If it weren’t for Is This It, the formation of bands like Arctic Monkeys, Franz Ferdinand and The Libertines may have never happened, and this permanent change to the trajectory of guitar music is what makes this record an instant classic.
New York City has been revered around the world for it’s music scene for a very long time; Blondie, The Ramones, Talking Heads, The Velvet Underground, and Sonic Youth are some of the finest examples of bands who have represented such a culturally vivid city at some point in time. Just before the new millennium, grunge and Britpop had exploded in Seattle, Washington and the UK respectively, and the Big Apple wasn’t quite the nucleus for movements in rock music it had once been. This all changed when Julian Casablancas, Albert Hammond Jr., Nick Valensi, Fabrizio Moretti and Nikolai Fraiture all got together to form a band you may know as The Strokes and, in July 2001, released one of the most important rock albums of this century so far: Is This It.
In the midst of an awkward post-grunge/Britpop period, nothing changed the game up quite like this record. The Strokes are a band who wear their influences on their sleeves, in fact plenty of the bands mentioned above would have more than likely been the soundtrack to their formative years in NYC, but Is This It demonstrated that this band could craft a timeless sound which was wholly unique to them. The garage rock rawness found on here juxtaposes perfectly with some of the super tight, post-punk flavoured drum patterns, courtesy of Moretti (honestly, I still can’t believe that it isn’t a drum machine you can hear on ‘Hard To Explain’). There’s plenty of sonic variety on this album too: ‘The Modern Age’ is a punchy indie rock tune; ‘Someday’ has a rockabilly bounce to it and ‘Last Nite’ is an anthem with the dance floor keenly in mind. This slick, metropolitan soundscape is aptly coupled with vocals from Julian Casablancas. His lyrics paint a myriad of colourful tales and observations of growing up as a young adult in New York City- particularly centred around sex and drugs (let’s be honest, what else is a twenty-something Lou Reed fanboy going to write about?) and each line on this record is delivered with an appropriate amount of aloofness as Casablancas saunters through songs with a renowned aura of cool.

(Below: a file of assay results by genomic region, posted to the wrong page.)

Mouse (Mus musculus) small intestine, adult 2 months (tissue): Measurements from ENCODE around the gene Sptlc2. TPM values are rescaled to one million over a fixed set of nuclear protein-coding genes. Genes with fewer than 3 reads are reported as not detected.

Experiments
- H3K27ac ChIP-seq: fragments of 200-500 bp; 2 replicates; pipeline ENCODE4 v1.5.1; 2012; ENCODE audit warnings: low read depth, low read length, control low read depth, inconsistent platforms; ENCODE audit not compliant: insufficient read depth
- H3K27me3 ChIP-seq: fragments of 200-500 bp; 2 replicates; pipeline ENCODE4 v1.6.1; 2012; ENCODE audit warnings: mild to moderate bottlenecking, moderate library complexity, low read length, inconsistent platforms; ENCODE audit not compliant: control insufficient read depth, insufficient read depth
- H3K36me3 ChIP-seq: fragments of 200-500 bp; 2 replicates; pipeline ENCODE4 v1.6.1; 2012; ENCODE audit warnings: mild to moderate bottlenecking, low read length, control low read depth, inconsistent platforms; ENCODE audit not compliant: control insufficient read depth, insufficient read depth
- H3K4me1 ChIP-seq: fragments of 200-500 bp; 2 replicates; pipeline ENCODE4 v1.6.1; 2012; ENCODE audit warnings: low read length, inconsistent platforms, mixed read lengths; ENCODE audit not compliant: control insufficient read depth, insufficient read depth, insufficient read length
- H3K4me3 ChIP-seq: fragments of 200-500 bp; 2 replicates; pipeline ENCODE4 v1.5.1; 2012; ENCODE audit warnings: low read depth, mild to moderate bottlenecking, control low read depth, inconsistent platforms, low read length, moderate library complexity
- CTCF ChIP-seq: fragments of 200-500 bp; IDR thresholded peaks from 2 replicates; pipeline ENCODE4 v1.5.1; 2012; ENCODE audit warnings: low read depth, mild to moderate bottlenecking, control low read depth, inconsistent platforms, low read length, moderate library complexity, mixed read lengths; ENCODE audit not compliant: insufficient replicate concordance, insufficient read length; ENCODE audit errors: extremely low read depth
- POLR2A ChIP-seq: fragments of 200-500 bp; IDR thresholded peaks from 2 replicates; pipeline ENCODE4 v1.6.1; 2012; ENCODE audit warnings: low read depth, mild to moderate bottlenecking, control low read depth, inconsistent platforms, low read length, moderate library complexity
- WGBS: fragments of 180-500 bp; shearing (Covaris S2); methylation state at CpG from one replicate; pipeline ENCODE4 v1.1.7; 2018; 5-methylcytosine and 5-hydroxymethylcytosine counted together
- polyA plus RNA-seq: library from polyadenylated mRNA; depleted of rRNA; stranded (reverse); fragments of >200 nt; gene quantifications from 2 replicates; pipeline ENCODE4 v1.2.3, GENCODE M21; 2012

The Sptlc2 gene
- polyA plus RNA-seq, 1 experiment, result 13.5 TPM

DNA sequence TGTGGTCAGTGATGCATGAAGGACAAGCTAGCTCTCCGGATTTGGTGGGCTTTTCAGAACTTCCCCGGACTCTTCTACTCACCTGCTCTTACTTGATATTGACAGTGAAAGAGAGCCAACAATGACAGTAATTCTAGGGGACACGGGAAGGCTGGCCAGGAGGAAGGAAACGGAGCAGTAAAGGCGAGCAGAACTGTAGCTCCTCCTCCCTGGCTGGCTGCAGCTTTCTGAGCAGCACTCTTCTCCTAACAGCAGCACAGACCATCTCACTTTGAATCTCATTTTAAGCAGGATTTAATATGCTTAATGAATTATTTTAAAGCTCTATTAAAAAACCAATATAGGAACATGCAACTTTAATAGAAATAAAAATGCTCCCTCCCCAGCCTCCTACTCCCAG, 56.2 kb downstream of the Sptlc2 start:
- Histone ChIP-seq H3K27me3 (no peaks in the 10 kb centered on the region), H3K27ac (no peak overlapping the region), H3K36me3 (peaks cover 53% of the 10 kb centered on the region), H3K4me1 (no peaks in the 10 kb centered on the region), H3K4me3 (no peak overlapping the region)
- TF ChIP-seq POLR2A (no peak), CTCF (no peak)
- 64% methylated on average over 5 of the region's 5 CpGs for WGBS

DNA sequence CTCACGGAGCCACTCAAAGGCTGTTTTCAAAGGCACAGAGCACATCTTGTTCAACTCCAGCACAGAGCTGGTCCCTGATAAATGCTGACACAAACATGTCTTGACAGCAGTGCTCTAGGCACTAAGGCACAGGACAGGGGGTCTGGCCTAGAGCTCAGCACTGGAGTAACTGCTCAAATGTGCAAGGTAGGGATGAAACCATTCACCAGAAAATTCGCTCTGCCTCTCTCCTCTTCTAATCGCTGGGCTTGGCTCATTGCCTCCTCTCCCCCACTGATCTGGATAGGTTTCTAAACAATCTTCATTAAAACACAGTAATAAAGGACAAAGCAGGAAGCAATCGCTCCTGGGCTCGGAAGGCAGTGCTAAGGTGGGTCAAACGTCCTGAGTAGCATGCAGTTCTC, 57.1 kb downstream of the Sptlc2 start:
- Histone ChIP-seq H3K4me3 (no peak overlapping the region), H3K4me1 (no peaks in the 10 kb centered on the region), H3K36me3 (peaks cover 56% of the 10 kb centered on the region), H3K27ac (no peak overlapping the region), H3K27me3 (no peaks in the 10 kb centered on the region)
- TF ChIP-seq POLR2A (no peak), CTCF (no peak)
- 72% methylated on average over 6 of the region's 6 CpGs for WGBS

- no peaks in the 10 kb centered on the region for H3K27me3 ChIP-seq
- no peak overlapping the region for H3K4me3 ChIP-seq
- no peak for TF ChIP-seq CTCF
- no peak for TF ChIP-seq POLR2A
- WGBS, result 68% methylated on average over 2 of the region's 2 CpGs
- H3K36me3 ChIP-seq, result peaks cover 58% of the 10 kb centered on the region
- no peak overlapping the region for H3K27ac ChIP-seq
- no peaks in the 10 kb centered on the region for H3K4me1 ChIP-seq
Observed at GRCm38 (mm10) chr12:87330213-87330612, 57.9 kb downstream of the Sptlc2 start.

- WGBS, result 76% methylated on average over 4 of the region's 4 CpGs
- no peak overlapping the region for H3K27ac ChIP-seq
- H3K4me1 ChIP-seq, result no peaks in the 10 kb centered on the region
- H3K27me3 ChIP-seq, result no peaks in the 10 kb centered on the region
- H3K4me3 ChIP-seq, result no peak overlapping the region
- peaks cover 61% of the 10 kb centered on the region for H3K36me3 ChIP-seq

What makes this album so crucial in the timeline of indie rock is its legacy. Along with bands like The White Stripes and Yeah Yeah Yeahs who all formed around the same time, The Strokes were responsible for influencing countless bands in a new wave of indie rock. If it weren’t for Is This It, the formation of bands like Arctic Monkeys, Franz Ferdinand and The Libertines may have never happened, and this permanent change to the trajectory of guitar music is what makes this record an instant classic.